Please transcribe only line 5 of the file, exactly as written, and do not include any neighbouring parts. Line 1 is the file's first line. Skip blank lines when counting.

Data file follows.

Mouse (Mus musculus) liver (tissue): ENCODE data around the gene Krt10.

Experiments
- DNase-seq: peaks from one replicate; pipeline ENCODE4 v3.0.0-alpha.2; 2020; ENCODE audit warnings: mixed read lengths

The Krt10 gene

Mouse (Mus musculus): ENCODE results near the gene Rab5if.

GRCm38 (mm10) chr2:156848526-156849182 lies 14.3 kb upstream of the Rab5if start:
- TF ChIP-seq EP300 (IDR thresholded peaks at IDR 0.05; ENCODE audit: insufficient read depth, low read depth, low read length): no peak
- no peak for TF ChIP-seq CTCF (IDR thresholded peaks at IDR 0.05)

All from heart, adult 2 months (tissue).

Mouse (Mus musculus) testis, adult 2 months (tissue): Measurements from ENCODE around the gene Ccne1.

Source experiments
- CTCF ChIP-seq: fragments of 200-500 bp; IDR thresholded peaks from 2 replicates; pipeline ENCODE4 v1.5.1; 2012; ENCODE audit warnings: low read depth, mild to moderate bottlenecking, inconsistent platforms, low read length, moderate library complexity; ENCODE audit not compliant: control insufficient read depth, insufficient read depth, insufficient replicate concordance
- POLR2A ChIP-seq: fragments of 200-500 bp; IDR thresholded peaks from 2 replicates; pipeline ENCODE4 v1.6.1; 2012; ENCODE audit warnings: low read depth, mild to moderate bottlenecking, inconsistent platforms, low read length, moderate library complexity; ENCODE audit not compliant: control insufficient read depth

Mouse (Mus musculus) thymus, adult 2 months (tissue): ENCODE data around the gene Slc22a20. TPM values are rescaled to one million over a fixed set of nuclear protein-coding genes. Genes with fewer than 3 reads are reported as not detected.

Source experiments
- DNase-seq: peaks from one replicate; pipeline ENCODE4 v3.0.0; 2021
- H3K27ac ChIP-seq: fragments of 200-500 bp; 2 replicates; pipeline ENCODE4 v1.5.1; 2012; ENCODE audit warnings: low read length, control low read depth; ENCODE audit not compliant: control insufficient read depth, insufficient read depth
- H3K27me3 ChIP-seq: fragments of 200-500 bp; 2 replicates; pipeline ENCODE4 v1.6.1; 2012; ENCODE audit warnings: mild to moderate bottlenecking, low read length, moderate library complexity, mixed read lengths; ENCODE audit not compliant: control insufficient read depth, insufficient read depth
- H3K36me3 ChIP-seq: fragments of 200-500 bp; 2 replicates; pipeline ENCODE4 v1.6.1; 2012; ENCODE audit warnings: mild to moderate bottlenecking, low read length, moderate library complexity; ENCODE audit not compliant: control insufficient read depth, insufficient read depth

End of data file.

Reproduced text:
Mouse (Mus musculus): ENCODE results near the gene Rab5if.